All this will leave China’s leaders to face a difficult situation. If China continues its current pattern of scapegoating Tibet and rejecting international pressure on Darfur and Chinese human rights, then the protests will continue to rumble on, hurting the country’s international reputation at just the time the Olympics are supposed to burnish China’s image abroad. Several world leaders, including French President Nicolas Sarkozy, German Chancellor Angela Merkel, and United Nations Secretary-General Ban Ki-Moon, have already stated they will not be attending the Games’ opening ceremonies.
Moreover, as China’s leaders continue their campaign against the Dalai Lama, they will make it more difficult for themselves to open the door to dialogue with the Tibetan leader—the very thing world leaders are pressuring China to do. Yet, the government simply cannot make any public concessions lest it be perceived by the increasingly nationalist Chinese people as weak—a deadly flaw for any Chinese ruling regime if history is any guide.
China’s leaders need to do what’s right. They must find a moderate, pragmatic approach to quell the fiery nationalism in the country and create an environment conducive to compromise that will allow them to sit down with the Dalai Lama and hold a much-needed dialogue. If China’s leaders want its claims about the situation on the ground in Tibet to be believed, then they should grant unrestricted access to Western journalists—not the government-sponsored road trips that only show reporters what the government wants them to see.
That step, in tandem with the recent announcement by the Dalai Lama that some of his aides and representatives of the government in Beijing have been in talks, could ease tensions over Tibet. Although the Buddhist spiritual leader and head of Tibet’s government in exile admitted he was neither directly involved in the talks nor privy to their content, they are a promising, albeit small, sign that China may begin to realize their current approach is no way to gain the international respect that it desires.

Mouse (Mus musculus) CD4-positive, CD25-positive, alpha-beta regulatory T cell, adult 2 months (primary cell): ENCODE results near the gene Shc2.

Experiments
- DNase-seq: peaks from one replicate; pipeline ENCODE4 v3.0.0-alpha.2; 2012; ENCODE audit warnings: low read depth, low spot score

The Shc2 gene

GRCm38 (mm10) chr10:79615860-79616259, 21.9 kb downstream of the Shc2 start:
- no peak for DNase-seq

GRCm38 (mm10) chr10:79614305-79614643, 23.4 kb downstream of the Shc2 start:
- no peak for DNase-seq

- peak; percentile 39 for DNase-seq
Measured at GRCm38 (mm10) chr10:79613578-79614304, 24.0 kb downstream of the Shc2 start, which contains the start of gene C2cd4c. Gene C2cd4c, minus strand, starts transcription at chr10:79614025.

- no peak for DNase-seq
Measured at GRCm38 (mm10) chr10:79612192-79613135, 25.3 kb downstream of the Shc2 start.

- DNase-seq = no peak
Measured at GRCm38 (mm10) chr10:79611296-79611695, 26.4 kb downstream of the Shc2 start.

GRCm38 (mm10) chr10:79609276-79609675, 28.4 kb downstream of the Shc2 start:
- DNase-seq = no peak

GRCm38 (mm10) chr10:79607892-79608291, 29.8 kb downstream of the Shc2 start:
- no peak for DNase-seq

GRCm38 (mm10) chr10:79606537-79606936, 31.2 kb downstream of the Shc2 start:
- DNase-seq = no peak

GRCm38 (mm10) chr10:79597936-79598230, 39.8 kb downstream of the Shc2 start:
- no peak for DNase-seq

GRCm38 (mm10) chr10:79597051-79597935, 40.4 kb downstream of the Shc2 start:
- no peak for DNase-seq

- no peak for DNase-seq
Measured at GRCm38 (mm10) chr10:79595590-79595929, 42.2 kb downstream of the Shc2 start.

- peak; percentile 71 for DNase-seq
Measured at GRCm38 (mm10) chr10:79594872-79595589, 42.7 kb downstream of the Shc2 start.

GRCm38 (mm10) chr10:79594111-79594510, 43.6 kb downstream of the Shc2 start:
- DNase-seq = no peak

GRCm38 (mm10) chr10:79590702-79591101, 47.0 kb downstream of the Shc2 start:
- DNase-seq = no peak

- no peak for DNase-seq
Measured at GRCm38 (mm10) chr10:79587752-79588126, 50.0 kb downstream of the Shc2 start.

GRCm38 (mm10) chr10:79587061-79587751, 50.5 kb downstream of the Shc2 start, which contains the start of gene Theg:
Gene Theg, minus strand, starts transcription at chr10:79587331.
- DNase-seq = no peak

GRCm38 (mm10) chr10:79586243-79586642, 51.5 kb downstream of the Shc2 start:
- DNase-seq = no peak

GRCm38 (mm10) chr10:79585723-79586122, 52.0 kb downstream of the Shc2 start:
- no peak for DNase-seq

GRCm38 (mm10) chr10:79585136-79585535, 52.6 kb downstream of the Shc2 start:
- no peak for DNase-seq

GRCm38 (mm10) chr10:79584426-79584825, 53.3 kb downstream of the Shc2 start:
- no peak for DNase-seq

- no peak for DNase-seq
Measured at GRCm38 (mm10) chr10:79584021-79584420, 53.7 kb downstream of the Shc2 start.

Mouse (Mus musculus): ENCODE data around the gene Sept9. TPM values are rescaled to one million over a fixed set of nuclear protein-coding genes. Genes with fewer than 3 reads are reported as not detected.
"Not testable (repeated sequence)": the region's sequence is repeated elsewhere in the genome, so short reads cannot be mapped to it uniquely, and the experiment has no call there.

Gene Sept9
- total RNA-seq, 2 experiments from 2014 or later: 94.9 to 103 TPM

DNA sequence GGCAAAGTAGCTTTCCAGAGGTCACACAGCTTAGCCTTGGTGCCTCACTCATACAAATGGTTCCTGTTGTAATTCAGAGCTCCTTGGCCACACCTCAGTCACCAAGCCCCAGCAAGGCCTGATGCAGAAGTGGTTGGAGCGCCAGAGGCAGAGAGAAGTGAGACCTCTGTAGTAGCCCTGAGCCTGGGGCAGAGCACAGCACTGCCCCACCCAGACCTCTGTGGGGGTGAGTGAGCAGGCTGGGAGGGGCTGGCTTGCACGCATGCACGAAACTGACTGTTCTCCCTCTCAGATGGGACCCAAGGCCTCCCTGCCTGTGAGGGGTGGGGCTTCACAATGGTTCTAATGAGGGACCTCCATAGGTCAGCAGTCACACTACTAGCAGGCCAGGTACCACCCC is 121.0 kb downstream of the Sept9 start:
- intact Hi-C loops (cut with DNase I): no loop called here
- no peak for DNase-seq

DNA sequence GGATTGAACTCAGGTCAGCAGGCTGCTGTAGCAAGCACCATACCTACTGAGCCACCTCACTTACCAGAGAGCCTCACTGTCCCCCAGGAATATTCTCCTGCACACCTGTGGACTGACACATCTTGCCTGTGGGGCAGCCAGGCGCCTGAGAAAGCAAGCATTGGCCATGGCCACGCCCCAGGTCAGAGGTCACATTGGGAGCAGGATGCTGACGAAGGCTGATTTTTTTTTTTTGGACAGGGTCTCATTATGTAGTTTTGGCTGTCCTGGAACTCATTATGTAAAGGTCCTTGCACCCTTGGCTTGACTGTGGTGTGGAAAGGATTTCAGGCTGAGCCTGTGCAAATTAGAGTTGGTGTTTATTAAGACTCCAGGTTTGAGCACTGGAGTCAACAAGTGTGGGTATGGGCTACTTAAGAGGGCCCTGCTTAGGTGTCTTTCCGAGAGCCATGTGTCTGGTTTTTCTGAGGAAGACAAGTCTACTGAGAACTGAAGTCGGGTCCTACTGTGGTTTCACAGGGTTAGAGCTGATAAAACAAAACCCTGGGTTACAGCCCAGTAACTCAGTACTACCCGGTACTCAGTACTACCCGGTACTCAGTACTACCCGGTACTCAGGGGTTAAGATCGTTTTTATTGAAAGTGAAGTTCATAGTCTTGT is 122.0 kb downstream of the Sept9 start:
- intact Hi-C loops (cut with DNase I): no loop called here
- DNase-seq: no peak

These talks should be fostered by the United States in partner with other countries, using the “quiet diplomacy” that National Security Adviser Stephen Hadley advocates. Any boycott of the opening ceremonies should be kept on the table to use as leverage in the coming months.
The end goal for China and the democracies of the world is a calm political atmosphere that will be conducive to dialogue and progress on Tibetan autonomy, on Darfur, and on human rights in general. Only dialogue will lead to the respect that China’s leaders and the vast majority of its people want from the rest of the world, which also happens to be the only real way to bring about change in a country still controlled by authoritarian leaders. The United States should continue to encourage this sustained process of reform, recognizing that its “quiet diplomacy” may well work toward quiet, but significant and necessary change.
Winny Chen is a Research Associate for National Security and International Policy who works for CAP Senior Vice President Rudy DeLeon. Matthew Rogier is an intern working with the National Security team.